Division of a Line Segment into a Given Ratio
Vijay’s class teacher told him to mark two points A and B on a line segment PQ of length 10 cm such that PA/AQ=3/2 and PB/BQ=1/2 . He does not know how to construct it. Can we help him?
Now let us try to mark a point B in the same way.
It is given that PB/BQ=1/2.
Let us take PB = x and BQ = 2x. It is also given that PQ = 10 cm.
But, PQ = PB + BQ
10 cm = x + 2x
3x = 10 cm
x = 10/3 cm
Now, it is difficult to mark a point B on the line segment PQ, since the value of x is in decimal form and even non-terminating.
We can observe that the marking of point A was only possible due to two factors.
1. We were able to measure the length of AQ and PA.
2. The length of the line PQ was divisible by the sum of the numerator and denominator in the ratio 3:2 i.e., the sum of numerator and denominator is 3 + 2 = 5. The length of PQ i.e., 10 cm was divisible by 5.
But in the second example, length of PQ is not divisible by the sum of the denominator and numerator of the given ratio. In order to carry out such constructions, we follow two methods. Let us learn each of these methods with the help of examples.
Let us suppose that we have to divide a line segment of 8.8 cm in the ratio 4:7.
Let us discuss one more example to understand the concept better.
Example: Draw a line segment of length 6.2 cm and divide it in the ratio 5:3.
To divide a line segment of length 6.2 cm in the ratio 5:3, we follow the below given steps.
1. We draw a line segment PQ of length 6.2 cm.
2. Now, we draw a ray PX making an acute angle with PQ and draw a ray QY parallel to PX by making ∠PQY equal to ∠QPX.
3. We locate 5 points P1, P2, P3, P4, and P5 on PX and 3 points Q1, Q2, and Q3 on QY such that
PP1 = P1P2 = P2P3 = P3P4 = P4P5 = QQ1 = Q1Q2 = Q2Q3.
4. Now, we join P5Q3 which intersects PQ at R.
Now, R is the point on PQ which divides the line segment PQ in the ratio 5:3.
Construction Of A Triangle Similar To The Given Triangle
Consider the following triangle ABC.
In the above figure, the measures of the sides AB, BC, and CA are given as 3.8 cm, 7.9 cm, and 6.5 cm respectively.
Can we construct a triangle similar to ΔABC and whose sides are 2/3 of the sides of ΔABC?
Example 1: Construct a triangle similar to the following triangle with sides of the sides 5/2 of the given triangle.
Firstly, we draw a ray QX making an acute angle with QR on the side opposite to vertex P and mark 5 points (corresponding to the greater of 2 or 5) X1, X2, X3,X4, and X5 on QX such
that QX1 = X1X2 = X2X3 = X3X4 = X4X5.
Now, we join X2 R (corresponding to the denominator of the given ratio) and draw a line passing through X5 (corresponding to the numerator of the given ratio) and parallel to X2 R.
Let this line intersect the extended line QR at point R′. Now, we draw a line passing through R′ and parallel to RP, which intersects the extended line PQ at point P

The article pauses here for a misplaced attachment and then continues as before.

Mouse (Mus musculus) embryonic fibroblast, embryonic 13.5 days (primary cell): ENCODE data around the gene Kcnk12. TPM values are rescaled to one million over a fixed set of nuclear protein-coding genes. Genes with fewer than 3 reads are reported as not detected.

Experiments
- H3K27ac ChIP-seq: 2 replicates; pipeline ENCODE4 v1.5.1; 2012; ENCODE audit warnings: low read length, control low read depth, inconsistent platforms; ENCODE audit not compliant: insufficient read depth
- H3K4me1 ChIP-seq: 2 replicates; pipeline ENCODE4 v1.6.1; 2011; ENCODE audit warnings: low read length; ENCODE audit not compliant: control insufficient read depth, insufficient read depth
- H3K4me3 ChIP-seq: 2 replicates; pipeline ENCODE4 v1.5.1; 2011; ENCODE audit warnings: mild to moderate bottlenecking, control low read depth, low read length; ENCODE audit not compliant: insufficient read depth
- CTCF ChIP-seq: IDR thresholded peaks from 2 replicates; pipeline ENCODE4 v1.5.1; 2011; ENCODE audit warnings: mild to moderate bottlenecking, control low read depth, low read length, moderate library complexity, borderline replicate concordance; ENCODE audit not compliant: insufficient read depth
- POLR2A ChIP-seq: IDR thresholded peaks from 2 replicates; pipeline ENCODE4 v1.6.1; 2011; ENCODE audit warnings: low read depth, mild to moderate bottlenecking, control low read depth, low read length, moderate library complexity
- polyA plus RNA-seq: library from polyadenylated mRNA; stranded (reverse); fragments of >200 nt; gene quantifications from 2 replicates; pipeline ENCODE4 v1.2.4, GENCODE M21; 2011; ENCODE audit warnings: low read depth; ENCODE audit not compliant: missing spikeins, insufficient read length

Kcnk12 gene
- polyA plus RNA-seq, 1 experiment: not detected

Thus, P′QR′ is the required triangle which is similar to the given triangle and with sides 5/2 of the sides of the given triangle.
Construction Of Tangents To A Circle From A Point Outside The Circle
We know that a tangent is perpendicular to the radius through the point of contact.
Therefore, if we want to draw a tangent at a point of a circle, we have to simply draw the radius through that point and draw a line perpendicular to that radius. It will be the required tangent at that point.
However, we do not follow this method, when a point lies outside the circle. This is because we do not know at which point on the circle the radius should be drawn so that the line joining that point and the point outside the circle is perpendicular to the radius.
Example 1: Draw a pair of tangents to a circle of radius 4 cm from a point outside the circle such that the tangents are inclined at an angle of 70°.
We can draw the tangents using a property of circles. It is given that the tangents are inclined at an angle of 70°. Therefore, the radii joining the points of contacts to the centre of the circle are inclined at an angle of 110° as shown in the figure.
Firstly, let us draw a circle of radius 4 cm with the help of ruler and compasses. Let O be the centre of the circle.
We draw a radius OT of the circle. Now we draw another radius OQ making an angle of 110° with OT.
Now, we draw lines perpendicular to OT and OQ at points T and Q respectively. Let these two perpendicular lines intersect each other at a point P.
Thus, PT and PQ are the required tangents that are inclined at an angle of 70°.
Example 2: Draw a pair of tangents from point P to the given circle.
In the given figure, the centre of the circle is not given. Therefore, first of all, we will find the centre of the circle.
For this, let us draw two non-parallel chords of the circle and draw their perpendicular bisectors. The point of intersection of these perpendicular bisectors is the centre O of the circle.
Now, we join the line segment OP and draw its perpendicular bisector. Let this perpendicular bisector intersect OP at point M.
Then we draw a circle with radius equal to OM taking M as centre. Let this circle intersect the given circle at points T and Q. We join PT and PQ
Thus, PT and PQ are the required tangents from a point P outside the circle.